By Todd Cohen
RALEIGH, N.C. — Adulthood can be tough for young people after they leave foster care.
Most children and teens enter foster care as a result of abuse or neglect by their biological families. They often are moved from one foster family to another, and often are disappointed by the adults in their lives and not prepared to live on their own.
That kind of childhood can take its toll: More than one in five of the 20,000 young people in the U.S. who age out of foster care each year at age 18 will become homeless, and only 58 percent will graduate from high school by age 19.
Working to prepare foster kids in Wake County for adulthood is The Hope Center at Pullen.
Formed in 2009, the nonprofit this year is serving over 100 young people ages 13 to 24, up from only 12 young people it served three years ago.
Typically referred by Wake County Child Protective Services, or by homeless shelters, those young people work with The Hope Center case workers and partner agencies to develop an individual plan that includes goals in the areas of housing, education, employment, financial management, physical and mental health, and creating a support network.
The idea is to serve as a one-stop shop that will provide young people aging out of foster care with a map they can use — and the resources and support they will need — to make a seamless transition to living on their own as adults.
Operating with an annual budget of $367,000, up from $140,000 two years ago, a staff of four people working full-time and two working part-time, and 50 active volunteers, The Hope Center partners with seven agencies that provide a broad range of support to it, the young people it serves, and its volunteer mentors who work with those young people.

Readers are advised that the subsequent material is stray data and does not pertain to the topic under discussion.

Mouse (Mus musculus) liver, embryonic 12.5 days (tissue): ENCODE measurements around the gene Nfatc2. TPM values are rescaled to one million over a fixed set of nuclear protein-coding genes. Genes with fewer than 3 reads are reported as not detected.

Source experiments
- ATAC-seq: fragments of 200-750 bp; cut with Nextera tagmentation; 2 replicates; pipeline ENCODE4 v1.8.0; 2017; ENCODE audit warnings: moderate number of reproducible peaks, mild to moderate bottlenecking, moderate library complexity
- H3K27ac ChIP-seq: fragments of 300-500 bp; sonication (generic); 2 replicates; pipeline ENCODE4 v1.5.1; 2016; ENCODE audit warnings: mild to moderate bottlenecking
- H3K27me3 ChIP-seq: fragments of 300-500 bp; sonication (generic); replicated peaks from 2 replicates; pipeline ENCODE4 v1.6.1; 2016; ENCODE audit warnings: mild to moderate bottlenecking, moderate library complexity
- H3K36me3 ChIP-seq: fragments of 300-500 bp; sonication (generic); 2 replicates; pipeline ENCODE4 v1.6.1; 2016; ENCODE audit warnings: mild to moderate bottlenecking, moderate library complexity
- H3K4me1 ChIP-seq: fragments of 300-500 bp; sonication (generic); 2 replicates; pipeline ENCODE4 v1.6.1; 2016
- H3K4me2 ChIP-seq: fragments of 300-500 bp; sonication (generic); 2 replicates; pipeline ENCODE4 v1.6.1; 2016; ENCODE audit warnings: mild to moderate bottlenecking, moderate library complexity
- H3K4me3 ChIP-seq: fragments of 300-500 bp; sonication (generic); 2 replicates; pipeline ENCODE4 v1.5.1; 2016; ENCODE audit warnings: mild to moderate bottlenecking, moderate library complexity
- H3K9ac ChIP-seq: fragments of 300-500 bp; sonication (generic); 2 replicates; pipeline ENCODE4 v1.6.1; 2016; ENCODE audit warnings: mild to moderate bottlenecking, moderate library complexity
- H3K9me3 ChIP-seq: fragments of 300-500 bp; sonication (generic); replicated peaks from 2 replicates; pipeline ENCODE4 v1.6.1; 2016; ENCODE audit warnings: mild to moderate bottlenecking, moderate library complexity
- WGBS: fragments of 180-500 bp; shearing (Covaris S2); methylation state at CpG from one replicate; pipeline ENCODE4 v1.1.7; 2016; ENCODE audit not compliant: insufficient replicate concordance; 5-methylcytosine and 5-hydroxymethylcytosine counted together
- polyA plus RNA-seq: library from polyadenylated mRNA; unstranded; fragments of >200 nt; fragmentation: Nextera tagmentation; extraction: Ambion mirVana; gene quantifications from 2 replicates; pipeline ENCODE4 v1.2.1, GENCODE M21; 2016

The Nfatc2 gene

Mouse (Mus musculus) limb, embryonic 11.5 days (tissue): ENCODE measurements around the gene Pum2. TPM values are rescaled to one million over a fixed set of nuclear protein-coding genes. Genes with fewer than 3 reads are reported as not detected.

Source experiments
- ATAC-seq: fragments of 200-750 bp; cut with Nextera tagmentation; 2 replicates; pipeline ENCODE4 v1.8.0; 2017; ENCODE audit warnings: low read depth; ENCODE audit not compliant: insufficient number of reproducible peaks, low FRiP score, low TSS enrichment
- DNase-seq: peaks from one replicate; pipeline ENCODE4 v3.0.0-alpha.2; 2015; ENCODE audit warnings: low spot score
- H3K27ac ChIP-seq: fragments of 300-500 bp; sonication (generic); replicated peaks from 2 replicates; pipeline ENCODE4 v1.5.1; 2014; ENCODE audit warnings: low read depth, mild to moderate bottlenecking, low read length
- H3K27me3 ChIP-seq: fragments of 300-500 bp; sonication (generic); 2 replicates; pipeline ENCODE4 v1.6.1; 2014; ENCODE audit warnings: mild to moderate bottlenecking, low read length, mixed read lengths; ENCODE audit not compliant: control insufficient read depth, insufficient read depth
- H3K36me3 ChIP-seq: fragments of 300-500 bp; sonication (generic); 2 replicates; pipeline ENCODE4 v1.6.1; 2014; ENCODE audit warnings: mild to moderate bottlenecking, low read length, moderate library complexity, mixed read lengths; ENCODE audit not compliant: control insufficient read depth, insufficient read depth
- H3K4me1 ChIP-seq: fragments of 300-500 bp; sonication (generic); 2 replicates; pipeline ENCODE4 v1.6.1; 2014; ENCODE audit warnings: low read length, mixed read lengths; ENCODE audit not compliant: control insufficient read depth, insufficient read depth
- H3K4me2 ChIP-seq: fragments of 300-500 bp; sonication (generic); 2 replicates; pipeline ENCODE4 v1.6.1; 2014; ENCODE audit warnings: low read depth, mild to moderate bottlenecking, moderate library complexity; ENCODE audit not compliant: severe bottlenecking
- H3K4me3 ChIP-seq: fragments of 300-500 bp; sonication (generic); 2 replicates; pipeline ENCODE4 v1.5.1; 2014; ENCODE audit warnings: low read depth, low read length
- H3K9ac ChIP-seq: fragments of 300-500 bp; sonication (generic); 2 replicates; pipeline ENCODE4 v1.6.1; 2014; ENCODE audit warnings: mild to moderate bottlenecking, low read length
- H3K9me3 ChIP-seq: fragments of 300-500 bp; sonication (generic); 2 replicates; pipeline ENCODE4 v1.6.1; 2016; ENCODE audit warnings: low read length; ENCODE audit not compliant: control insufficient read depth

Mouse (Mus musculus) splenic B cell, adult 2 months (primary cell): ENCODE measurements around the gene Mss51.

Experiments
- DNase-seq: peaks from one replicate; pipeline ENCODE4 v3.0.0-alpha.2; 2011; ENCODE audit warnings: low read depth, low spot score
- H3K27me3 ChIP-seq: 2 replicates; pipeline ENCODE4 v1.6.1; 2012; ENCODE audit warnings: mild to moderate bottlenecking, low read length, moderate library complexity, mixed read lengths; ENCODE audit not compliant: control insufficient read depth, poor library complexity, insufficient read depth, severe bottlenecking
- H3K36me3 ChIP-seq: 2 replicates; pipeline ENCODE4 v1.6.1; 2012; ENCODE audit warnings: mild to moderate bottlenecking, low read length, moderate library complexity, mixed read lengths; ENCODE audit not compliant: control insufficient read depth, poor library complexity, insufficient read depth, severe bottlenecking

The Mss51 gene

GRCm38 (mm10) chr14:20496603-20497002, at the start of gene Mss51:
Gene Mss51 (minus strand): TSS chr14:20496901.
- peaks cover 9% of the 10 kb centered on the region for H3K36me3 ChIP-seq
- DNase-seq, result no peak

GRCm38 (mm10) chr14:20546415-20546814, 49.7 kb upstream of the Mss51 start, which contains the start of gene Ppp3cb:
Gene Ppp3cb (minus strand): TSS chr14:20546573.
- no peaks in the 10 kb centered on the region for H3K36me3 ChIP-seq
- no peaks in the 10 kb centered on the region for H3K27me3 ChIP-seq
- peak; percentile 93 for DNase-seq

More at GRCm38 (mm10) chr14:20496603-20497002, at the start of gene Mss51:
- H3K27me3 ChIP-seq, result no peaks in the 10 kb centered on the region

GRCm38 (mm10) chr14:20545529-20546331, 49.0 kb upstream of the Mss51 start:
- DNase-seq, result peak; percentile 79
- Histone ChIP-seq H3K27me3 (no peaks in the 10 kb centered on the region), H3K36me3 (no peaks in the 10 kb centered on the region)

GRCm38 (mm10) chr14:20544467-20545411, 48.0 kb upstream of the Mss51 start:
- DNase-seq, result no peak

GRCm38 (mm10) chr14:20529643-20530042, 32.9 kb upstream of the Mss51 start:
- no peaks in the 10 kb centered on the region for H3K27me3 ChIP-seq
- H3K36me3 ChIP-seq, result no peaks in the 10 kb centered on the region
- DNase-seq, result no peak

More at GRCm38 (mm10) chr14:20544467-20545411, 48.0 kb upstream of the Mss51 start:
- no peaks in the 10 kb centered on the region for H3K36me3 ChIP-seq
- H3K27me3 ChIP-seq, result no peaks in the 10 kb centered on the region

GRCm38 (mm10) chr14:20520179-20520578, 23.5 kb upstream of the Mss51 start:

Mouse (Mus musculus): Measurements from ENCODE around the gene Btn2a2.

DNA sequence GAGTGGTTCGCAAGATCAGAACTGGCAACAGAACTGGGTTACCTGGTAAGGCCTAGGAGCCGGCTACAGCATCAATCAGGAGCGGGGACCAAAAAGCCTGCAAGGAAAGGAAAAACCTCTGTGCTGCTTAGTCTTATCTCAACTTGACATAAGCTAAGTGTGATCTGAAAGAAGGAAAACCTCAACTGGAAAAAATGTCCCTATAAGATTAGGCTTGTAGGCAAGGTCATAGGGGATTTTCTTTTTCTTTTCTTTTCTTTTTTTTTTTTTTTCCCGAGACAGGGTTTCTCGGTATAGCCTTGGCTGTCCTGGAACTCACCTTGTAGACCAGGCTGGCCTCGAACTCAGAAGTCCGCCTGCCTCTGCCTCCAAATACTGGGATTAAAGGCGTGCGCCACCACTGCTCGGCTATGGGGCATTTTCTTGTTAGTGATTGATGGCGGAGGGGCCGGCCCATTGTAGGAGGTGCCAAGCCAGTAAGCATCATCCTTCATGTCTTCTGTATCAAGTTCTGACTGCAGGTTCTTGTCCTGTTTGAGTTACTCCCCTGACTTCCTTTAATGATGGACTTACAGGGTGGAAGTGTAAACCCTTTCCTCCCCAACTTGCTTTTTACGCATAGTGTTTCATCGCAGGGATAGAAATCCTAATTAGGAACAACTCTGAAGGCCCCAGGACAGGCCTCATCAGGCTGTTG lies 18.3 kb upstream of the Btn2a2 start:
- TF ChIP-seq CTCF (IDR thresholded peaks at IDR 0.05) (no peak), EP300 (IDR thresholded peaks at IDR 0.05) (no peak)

Young people have the option of working not only with volunteer mentors, but also with volunteer tutors. Volunteers also provide clients of The Hope Center with transportation to paid positions the agency helps arrange for them at local nonprofits.
“We’re trying to build a support system, someone positive in their life,” says Stacy Bluth, executive director at The Hope Center.
Formed in 2009, The Hope Center grew out of Backdoor Ministries, a program of Pullen Memorial Baptist Church in Raleigh that provides brown-bag lunches twice a week to people who are homeless.
Initially serving chronically-homeless adults, The Hope Center in 2012 shifted its focus to providing resources and support to young people aging out of foster care.
In Wake County, where roughly 300 young people ages 13 to 18 are in foster care, 30 to 40 age out of it each year.
In 2014, The Hope Center served just over 100 young people ages 13 to 25, and worked most intensively with roughly 50 ages 18 to 25. Among that smaller group, it helped 75 percent find and keep stable housing, and helped 45 percent secure jobs. It helped 10 percent enroll in a general educational development, or GED, program, and 42 percent enroll in post-secondary education. And it helped 25 percent increase their income.
The Hope Center generates funds from United Way of the Greater Triangle, the City of Raleigh, Wake County, individual donors, foundations and special events.
It netted $30,000 at its annual Hope Gala in May, and aims to raise $20,000 at its annual Cycle for Hope bike event in October, up from $15,000 last year.
And with a grant of $123,000 from United Way, The Hope Center is teaming with six other agencies to provide support for people who have aged out of foster care and now are parents. Children of parents who were in foster care are five times as likely than other parents to end up in foster care themselves.
The Hope Center also is launching a strategic planning effort to map its own future, and possibly create a model for other communities.
“We are committed to serving as many young people in Wake County who need us,” Bluth says, “and developing a model of programs and services that meet all their needs.”